Is Red Nile Tilapia an Invasive Species?
By: Raul Pajaro Sanchez
Tilapia is typically an herbivorous species, however, the Red Nile Tilapia (Oreochromis niloticus) is an omnivorous type of fish that feeds on plants and animals, including eggs and larvae. The accidental and deliberate introduction of tilapia species into any ecosystem can lead to a plague with irreparable damage to the environment and the economy of the region where it occurs. According to experts, tilapia’s ability to adapt and reproduce quickly allows it to dominate most of the environments where it is introduced - this makes it an invasive species. Studies indicate that invasive species, including tilapia, have a negative impact on the global economy of approximately $1.4 billion US dollars annually.
The problem with tilapia occurs when it is released into ecosystems where endemic species are not prepared to coexist or fight to survive. The Red Nile Tilapia adapts and reproduces quickly, so controlling them or expelling them from a free habitat is complicated, time-consuming, and expensive. The impact of any introduction varies according to the geographical region and the specific ecosystem. Generally, given its resistance, voracity, and high growth rate, tilapia easily becomes a competitor to other fish species.
Tilapia are responsible for severe ecological impacts in natural environments, such as the displacement of native species in the river to other bodies of water like seas and oceans. Likewise, as an exotic species, it is invasive in developing countries. Additionally, their treatment has also been changing them over the last 20 years. In the catalog of exotic and transplanted aquatic biodiversity in Colombia, Oreochromis niloticus is considered a high-risk species, giving it a score of 1056 out of a maximum value of 1500 points (Gutiérrez et al., 2010 cited by Gutiérrez & Lasso, 2012).
In addition, Australia has indicated that the Red Nile Tilapia is an extreme risk in the risk analysis of introduced exotic fish species, giving it a rating of 23 (out of 24) points (Bomford & Glover, 2004). Other countries that have also reported the Red Nile Tilapia as an invasive species are Bangladesh, Japan, Peru, the Philippines, India, Taiwan, Thailand, Japan, and the United States (Global Invasive Species Database, 2012c).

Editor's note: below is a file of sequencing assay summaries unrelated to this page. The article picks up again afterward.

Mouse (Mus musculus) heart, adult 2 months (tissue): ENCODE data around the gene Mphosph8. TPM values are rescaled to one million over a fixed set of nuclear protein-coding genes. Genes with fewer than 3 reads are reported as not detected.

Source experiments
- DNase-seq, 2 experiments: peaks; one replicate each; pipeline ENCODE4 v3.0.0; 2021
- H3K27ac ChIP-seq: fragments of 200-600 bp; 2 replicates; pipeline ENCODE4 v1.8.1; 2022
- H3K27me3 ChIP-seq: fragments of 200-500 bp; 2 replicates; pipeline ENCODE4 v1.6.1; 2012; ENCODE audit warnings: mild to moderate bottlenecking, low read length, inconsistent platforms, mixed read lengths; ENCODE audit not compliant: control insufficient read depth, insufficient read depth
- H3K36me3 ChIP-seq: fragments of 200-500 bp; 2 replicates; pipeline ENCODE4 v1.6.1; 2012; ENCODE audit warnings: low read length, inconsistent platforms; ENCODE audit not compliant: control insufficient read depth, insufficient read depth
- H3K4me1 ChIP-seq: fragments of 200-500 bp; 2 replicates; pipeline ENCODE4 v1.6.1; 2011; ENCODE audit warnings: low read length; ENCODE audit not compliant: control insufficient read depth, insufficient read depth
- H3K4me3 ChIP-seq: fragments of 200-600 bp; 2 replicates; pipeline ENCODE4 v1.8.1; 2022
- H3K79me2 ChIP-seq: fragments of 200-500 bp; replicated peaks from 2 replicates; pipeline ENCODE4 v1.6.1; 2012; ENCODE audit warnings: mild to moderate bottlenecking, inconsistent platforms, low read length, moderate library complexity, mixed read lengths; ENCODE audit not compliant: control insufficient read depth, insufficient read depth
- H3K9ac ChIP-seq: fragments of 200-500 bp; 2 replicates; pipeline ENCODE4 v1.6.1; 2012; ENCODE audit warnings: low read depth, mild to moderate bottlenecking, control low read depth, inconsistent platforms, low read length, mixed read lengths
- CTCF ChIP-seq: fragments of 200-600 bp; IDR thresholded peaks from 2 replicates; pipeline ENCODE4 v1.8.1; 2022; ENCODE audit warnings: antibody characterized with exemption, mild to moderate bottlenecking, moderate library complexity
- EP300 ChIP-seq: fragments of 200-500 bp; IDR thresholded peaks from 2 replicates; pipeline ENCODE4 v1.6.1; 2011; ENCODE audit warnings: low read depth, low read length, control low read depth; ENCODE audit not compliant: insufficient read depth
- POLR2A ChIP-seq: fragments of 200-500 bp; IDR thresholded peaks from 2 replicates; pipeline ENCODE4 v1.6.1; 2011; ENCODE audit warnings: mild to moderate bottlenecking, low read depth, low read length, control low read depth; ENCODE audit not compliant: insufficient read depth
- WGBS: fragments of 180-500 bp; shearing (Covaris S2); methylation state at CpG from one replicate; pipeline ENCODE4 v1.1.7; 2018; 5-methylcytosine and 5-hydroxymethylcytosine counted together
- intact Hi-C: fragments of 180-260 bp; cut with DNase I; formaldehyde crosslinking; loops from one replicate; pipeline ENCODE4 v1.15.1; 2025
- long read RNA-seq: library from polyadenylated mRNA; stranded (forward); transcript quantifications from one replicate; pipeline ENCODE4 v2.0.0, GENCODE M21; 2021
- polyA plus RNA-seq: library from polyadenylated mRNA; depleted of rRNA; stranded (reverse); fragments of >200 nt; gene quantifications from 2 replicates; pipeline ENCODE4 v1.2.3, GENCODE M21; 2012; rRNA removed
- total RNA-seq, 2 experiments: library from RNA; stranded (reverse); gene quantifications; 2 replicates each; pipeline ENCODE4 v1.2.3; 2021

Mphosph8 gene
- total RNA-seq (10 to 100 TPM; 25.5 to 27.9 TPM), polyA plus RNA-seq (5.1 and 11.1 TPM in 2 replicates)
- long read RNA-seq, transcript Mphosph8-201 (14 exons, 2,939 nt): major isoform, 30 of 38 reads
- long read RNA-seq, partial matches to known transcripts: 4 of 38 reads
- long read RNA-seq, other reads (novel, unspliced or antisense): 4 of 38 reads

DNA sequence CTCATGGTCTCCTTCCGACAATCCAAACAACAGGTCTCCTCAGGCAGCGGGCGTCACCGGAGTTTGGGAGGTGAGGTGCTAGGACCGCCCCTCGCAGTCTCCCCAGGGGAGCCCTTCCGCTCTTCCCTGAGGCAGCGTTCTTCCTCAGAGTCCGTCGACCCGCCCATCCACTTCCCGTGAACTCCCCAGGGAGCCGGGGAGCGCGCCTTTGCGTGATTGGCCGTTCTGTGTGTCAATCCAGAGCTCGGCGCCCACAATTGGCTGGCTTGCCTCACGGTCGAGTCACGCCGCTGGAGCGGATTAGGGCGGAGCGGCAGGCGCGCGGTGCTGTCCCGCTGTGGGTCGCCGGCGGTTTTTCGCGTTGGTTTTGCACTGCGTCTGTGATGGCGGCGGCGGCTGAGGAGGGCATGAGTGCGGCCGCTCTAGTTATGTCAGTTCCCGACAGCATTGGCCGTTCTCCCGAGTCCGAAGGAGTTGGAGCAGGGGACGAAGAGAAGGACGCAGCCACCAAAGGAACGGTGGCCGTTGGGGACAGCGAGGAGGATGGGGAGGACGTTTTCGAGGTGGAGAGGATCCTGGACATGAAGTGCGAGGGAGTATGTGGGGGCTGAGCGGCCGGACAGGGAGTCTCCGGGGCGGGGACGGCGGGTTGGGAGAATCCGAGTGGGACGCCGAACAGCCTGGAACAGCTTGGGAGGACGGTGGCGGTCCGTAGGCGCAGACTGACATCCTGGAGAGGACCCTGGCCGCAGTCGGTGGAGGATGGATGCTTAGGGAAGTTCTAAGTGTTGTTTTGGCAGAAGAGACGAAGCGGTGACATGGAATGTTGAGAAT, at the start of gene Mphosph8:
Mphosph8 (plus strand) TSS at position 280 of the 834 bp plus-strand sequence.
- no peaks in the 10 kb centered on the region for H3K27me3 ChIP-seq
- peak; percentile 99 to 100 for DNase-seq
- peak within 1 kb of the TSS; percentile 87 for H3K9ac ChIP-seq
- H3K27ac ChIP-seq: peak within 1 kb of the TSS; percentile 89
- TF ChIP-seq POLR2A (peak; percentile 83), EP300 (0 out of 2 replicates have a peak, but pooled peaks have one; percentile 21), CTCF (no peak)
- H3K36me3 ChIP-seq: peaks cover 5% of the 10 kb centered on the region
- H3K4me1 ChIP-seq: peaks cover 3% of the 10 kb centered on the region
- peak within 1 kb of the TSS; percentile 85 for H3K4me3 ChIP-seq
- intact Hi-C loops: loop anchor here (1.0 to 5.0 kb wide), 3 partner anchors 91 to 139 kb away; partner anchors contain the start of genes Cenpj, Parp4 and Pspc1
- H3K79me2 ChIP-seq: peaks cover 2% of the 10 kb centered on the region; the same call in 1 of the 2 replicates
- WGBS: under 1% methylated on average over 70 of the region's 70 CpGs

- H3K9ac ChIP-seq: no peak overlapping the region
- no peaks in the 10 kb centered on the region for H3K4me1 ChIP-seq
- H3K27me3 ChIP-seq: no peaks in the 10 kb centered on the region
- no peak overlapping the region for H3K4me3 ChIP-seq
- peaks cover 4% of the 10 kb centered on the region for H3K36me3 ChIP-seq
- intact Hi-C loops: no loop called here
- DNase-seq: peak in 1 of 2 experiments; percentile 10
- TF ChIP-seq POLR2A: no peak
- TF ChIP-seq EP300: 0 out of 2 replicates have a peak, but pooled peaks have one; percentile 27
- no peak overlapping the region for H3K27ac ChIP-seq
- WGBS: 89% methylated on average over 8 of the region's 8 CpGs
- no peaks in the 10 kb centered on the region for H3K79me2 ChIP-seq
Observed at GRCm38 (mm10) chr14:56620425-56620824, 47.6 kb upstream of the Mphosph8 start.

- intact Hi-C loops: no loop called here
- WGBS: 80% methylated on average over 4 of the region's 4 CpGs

Red Tilapia and Specifications
Within the Genus Oreochromis, the first ancestor of red Tilapia is reported as an “albino mutation” in a traditional culture of tilapia Oreochromis mossambicus with a standard color (black) introduced from Singapore in 1946, near the town of Tainan (Taiwan) in 1968.
Ho Kuo (Taiwan Fisheries Research Institute) in 1969 made the cross between the reddish-orange mutant male O. mossambicus and the normal-colored female O. niloticus, obtaining an F1 with 25% of reddish-orange fingerlings. After nine years, selective crosses could fix the red coloration in 70 to 80% of the population.
The Red Tilapia became the spearhead for the accelerated development of commercial fish farming from the 1980s on in countries with no South American aquaculture tradition, such as Colombia (introduced in 1982), Venezuela (introduced in 1989), and Ecuador (introduced in 1993) almost simultaneously with Central American, the Caribbean and North American countries.
The development of this hybrid allowed the market to obtain many advantages over other species.
- A high percentage of muscle mass (Large steak)
- Absence of intramuscular spines
- Rapid growth
- Adaptability to the environment
- Disease resistance
- Excellent texture and color of meat, with outstanding acceptance in the market